How to Install a Residential HVAC System

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A residential HVAC system provides your home with a comfortable climate in those cold winter months. As your system ages, a time will come when you will need to replace it--maybe because you want to install a more efficient system to lower your heating bill. Your system could also fail, which is another reason for replacement. Installing a new HVAC system can be a challenging task, and only the most experienced home gurus should attempt it.

Things You'll Need

  • HVAC hand tools
  • Electrical tools
  • Pipe wrenches
  • Gas piping fittings
  • Electrical wire and fittings
  • Sheet metal ductwork fittings
  • PVC drain pipe and fittings
  • PVC glue and cleaner
  • Pipe thread compound
  • Cordless drill
  • Purchase a new HVAC unit from your local HVAC supplier. Make sure the unit size matches the one you have. The unit size is listed on its access panel. Units are sized in BTU (British Thermal Units) for natural gas units and kilowatts for electric units. Purchase your unit accordingly.

  • Disconnect power to the HVAC unit. Turn off the breaker in your electrical panel, and remove all wiring to the unit. Remove thermostat wiring from the unit, taking care to label the wires to which corresponding terminal they go to. Disconnect condensate drain piping from the HVAC unit. If the unit is natural gas, turn off the gas valve to the unit. The gas valve is located on the gas pipe before it enters the unit. Disconnect the gas piping to the unit. Do not disconnect anything at or above the valve.

  • Disconnect the sheet metal supply air plenum and return air duct from the unit. Depending on how it's connected, you may need to either unscrew or cut the duct with your aviation snips.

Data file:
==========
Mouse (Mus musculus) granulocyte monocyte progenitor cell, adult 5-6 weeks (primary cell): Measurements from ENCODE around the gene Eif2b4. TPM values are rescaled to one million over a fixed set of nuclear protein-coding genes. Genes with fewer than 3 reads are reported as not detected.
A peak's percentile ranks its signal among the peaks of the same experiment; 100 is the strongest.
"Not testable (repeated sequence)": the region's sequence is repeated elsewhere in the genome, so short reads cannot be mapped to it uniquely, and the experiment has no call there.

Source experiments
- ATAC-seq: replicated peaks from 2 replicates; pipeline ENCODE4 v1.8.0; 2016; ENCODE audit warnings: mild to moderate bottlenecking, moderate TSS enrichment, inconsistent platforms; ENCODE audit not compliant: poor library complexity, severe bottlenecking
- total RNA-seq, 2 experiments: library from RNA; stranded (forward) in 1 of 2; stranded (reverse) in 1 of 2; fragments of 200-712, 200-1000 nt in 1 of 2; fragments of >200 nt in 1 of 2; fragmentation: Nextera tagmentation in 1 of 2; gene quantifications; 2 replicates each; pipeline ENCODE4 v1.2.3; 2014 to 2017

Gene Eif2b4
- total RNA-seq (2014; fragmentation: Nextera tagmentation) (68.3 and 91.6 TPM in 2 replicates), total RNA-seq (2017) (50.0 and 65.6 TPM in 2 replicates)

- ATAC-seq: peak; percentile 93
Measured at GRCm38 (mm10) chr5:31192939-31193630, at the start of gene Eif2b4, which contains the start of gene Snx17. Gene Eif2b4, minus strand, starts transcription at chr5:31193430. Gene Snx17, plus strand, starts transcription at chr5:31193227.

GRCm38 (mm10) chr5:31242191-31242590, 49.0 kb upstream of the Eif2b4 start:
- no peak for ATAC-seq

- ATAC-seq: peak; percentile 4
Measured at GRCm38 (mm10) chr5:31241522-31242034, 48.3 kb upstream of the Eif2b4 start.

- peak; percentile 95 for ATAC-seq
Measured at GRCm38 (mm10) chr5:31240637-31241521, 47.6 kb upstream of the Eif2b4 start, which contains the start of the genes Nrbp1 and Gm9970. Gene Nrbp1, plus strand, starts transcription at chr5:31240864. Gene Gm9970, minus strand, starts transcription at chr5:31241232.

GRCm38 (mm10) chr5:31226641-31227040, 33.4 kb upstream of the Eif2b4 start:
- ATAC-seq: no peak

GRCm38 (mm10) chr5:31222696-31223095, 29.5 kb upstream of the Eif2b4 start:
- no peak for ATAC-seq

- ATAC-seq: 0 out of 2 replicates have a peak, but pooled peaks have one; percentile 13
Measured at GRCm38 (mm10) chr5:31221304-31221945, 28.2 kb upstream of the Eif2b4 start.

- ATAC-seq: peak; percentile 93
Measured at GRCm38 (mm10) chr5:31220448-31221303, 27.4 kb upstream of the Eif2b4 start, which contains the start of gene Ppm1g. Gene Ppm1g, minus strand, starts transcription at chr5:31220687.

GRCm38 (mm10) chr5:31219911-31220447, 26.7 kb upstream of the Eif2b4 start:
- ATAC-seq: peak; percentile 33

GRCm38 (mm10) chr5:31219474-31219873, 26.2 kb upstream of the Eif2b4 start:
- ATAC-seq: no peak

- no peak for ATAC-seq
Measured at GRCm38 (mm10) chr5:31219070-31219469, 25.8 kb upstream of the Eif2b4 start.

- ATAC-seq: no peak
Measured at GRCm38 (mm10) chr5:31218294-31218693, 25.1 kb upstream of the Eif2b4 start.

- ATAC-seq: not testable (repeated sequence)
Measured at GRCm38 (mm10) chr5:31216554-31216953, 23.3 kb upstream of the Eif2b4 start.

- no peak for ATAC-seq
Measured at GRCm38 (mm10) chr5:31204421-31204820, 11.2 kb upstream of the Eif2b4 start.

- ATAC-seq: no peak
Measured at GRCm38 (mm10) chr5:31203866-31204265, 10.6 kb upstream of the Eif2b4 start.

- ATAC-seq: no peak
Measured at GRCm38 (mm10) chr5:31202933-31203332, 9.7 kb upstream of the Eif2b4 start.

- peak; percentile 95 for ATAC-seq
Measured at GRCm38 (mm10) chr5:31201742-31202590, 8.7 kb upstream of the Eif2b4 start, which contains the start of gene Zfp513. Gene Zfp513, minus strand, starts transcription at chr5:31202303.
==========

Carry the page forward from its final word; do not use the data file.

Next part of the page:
• Slide the unit out from its place. It should come out easily now that it is all disconnected.

  • Slide your new unit into place. You will notice that most likely it will require some extensive reconnection work to hook everything back up to the new unit.

  • Connect the supply air plenum to the top of the HVAC unit. A sheet metal transition will most likely be required to make the connection from your old plenum to the top of the unit. Most new units are shorter than old ones. If yours is taller, you may need to cut your existing plenum back. A sheet metal shop may have to fabricate some duct for you. Connect the return air duct up to the side of the unit. You will have to cut a hole in the side of the unit to match the size of your return duct. It may require an extension piece or you many need to cut some off depending on your unit's configuration.

  • Reconnect the gas piping to your unit if it's natural gas. Connect the electrical wiring back to the unit. Consult local electrical codes to see how to make the connections. Connect the condensate piping back to the unit. Ensure it is trapped and vented per local plumbing code so it drains correctly. Reconnect the thermostat wires to the unit. Connect them according to how you labeled them in step 2. Remove the labels as you connect them.

  • Turn the gas valve and the electrical breaker back on to the unit. Your new HVAC unit should now be correctly installed. Turn the thermostat on to see if it is working correctly.

Tips & Warnings

  • You may need to bleed the gas line out a little when you connect it to the furnace. Do this by undoing the cap on the drip leg. If it's not bled, the furnace may not ignite right away.
  • Make sure you replace the HVAC filter when you change out the unit.
  • Working with natural gas piping can be dangerous. If not properly screwed together, it can leak and possibly cause an explosion.
  • Working with electrical components can cause shock and/or possible death. If in doubt, consult a licensed electrician.
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